In a place where the Mexican-American culture is dominant, Chalupa means bingo, Gloria Anzaldúa is a cultural icon and the frontera runs, there is The University of Texas-Pan American, where the doors of education are opening to Mexican American Studies (MAS).
"Right now this is a relatively new program, so I think we have the momentum to promote it and attract students," said Dr. Sonia Hernandez, assistant professor of history and philosophy. "Hopefully our promotions will help move us forward."
The meet and greet gave students the opportunity to look into a major, minor or graduate certificate available in the MAS program. In addition, prospective students were able to meet professors who teach MAS courses.
"We want them to know that this is a student oriented major that will help them come up with culturally informed solutions for the problems of tomorrow," Hernandez said. "What they learn in this program will essentially help them in a variety of careers."
At the meet and greet, three students recited poems about Chicano life. Veronica "La Mariposa" Sandoval, a graduate student currently working toward a master's degree in fine arts-creative writing, performed her pieces "And I shouted Chicano" and "In my barrio there is jazz."
"I think this is a really great program and I wish it had been available to me," Sandoval said. "I like the fact that our culture can now be learned and taught in a university setting. It validates that our heritage is something we can study."
According to Hernandez, redesigning this program served several purposes: to make it more interdisciplinary and to teach a border institution, with a large population of Mexican descent, the knowledge of Mexican-American culture, literature, sociology, music, dance and traditions.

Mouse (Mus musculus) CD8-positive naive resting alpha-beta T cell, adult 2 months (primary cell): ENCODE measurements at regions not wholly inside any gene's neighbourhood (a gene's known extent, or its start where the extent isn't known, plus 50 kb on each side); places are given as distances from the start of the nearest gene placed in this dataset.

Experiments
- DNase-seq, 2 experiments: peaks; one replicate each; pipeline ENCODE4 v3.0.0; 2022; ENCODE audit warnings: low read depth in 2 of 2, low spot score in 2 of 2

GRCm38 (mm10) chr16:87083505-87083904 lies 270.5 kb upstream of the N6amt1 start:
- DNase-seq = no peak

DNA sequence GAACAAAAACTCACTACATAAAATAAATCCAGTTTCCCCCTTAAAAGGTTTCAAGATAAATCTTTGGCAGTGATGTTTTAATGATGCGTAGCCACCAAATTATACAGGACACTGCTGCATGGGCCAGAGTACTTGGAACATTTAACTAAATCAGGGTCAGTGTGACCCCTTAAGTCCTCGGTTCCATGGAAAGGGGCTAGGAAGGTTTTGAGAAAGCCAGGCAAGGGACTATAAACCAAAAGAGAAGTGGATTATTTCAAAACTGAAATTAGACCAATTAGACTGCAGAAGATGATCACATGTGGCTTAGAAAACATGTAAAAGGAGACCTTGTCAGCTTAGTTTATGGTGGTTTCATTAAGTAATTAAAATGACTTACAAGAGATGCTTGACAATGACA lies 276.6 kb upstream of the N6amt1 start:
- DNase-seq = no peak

MAS faculty also host events that are open to all students such as the Latino/Chicano Film Series, where students have the opportunity to watch a cultural film, discuss it and connect it to life or community experiences. Students are also given the option to express themselves artistically with their writing, poetry, music and art.
Dr. Dahlia Guerra, dean of the College of Arts and Humanities said that it is important for the University to validate itself with the study and celebration of Mexican-American literature.
"This program has great potential for us. We want it to grow with our outstanding faculty and talent," Guerra said. "We look forward to wonderful things."
For more information on MAS, go to http://portal.utpa.edu/utpa_main/daa_home/coah_home/history_phil_home/mex_amer_home.